Under Section 102 of the Copyright Act, copyright protection vests in all, "original works of authorship." In practice, this means that, for something to be copyrightable, it must satisfy two requirements: (1) it must be original; and (2) it must be fixed. Both of these requirements are enumerated in more detail below.
Perhaps the most important general concept of copyright law is that copyright does NOT protect ideas. While certain ideas may be protectable under other forms of intellectual property law (like patent law), copyright law only protects expressions. For more information on this concept, see the passage on "fixability" below.
Copyright Obtainment & Duration
Obtaining a Copyright: Copyright protection vests in all original works of authorship immediately upon the time of the work's creation. A copyright owner does not need to register a work with the US Copyright Office in order to obtain protection.
Duration of Copyrights: A copyright's duration is governed by Sections 302-305 of the Copyright Act. In general, a work's copyright protection starts immediately upon the creation of the work and continues for the lifetime of the work's author plus an additional 70 years (this is often formulated as simply "lifetime+70"). If the work's author is a corporation or other entity for which the term "lifetime" does not apply, the copyright's term expires 95 years after the date of the work's publication or 120 years from the date of the work's creation, whichever is earlier.
The Copyright Act vests copyright protection only in original works of authorship. In Feist v. Rural Telephone Service, the U.S. Supreme Court clarified this language by saying that a work will be considered original if: (1) it is independently created by its author, and (2) it has some minimal level of creativity.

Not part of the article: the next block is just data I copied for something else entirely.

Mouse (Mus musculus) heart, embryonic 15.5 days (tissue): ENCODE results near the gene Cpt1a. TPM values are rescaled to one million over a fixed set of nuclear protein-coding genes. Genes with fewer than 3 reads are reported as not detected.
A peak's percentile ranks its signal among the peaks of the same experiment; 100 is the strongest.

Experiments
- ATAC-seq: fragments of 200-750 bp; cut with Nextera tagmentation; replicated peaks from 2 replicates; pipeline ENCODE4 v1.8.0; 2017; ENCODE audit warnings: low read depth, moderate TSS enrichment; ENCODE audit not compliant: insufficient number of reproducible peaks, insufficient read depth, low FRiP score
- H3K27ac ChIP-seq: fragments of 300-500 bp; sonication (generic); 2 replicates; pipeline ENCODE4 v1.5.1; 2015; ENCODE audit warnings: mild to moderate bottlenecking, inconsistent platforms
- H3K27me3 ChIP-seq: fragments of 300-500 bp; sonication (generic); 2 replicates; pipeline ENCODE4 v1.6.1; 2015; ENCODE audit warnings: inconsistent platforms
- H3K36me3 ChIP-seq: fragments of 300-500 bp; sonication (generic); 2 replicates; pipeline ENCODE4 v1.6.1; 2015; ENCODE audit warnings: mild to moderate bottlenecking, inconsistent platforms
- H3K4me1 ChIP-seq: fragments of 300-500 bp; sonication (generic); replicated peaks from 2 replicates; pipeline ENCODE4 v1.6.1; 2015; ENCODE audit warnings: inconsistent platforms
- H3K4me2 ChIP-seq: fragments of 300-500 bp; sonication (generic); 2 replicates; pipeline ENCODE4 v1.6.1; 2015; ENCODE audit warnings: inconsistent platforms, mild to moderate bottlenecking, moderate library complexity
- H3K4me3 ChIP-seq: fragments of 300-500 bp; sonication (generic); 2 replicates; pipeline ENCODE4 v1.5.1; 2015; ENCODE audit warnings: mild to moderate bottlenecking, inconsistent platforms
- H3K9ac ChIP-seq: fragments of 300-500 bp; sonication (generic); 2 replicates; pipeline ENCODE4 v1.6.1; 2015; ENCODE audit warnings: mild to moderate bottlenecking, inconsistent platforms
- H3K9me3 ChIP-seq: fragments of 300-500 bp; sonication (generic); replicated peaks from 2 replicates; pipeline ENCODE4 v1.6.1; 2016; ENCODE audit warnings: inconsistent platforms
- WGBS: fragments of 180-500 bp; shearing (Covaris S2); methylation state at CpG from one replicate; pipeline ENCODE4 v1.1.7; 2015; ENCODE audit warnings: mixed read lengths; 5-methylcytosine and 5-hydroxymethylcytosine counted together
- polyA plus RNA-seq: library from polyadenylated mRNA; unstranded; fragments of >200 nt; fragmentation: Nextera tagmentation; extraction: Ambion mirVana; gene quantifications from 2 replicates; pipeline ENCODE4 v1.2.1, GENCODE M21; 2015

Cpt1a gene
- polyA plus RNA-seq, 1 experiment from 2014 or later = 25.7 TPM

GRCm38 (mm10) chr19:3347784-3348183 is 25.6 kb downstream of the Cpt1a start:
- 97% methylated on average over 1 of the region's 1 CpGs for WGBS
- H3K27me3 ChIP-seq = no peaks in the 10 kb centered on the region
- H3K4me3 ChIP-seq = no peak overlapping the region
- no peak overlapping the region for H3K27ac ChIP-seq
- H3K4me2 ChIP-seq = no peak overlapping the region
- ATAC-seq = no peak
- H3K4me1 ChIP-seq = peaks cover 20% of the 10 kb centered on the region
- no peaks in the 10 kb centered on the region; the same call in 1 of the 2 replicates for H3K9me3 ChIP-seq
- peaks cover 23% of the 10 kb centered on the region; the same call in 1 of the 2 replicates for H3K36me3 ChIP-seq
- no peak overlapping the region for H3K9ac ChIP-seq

INDEPENDENT CREATION: One way of understanding the "independent creation" aspect of originality is through the principle that facts are not copyrightable. Facts are not copyrightable because they do not owe their origin to an act of authorship.
MINIMAL CREATIVITY: The level of creativity required to obtain copyright protection is low and does not entail considerations of subjective notions like artistic value or merit. The level of effort expended in producing a work is not relevant to determinations of creativity. It is possible, as in the Feist case cited above, for an author to expend a great deal of energy creating a work without making any sufficiently creative decisions to warrant copyright protection.
The Copyright Act does not provide copyright protection for ideas. It only protects expressions. As such, in order for a work to by copyrightable, it must be fixed. In order for a work to be considered fixed, it must be both (1) perceivable and (2) stable.
PERCEIVABLITY: A work is perceivable whenever it can be perceived by a third party either directly or with the aid of a machine or device. This requirement is rarely an issue.
STABILITY: Mere perceivability is not enough for a work to be considered fixed. For a work to be fixed, its perceivability must be sufficiently stable. Put another way, a work must be perceivable for more than a transitory duration in order to be considered fixed. For this reason, improvised performances cannot be copyrighted for lack of stability (though it should be noted that audio or audiovisual recordings of improvised performances can be copyrighted). The concept of "transitory duration" is not specifically defined. Therefore, no specific temporal duration of perceivability can guarantee protection.
For your convenience, you may use the box below to translate this guide to your preferred language. Use the drop down box to select the language you want to read in.
Para su comodidad, puede usar el cuadro abajo para traducir esta guía a su idoma preferido. Usa el cuadro desplegable para seleccionar el idioma que querar leer.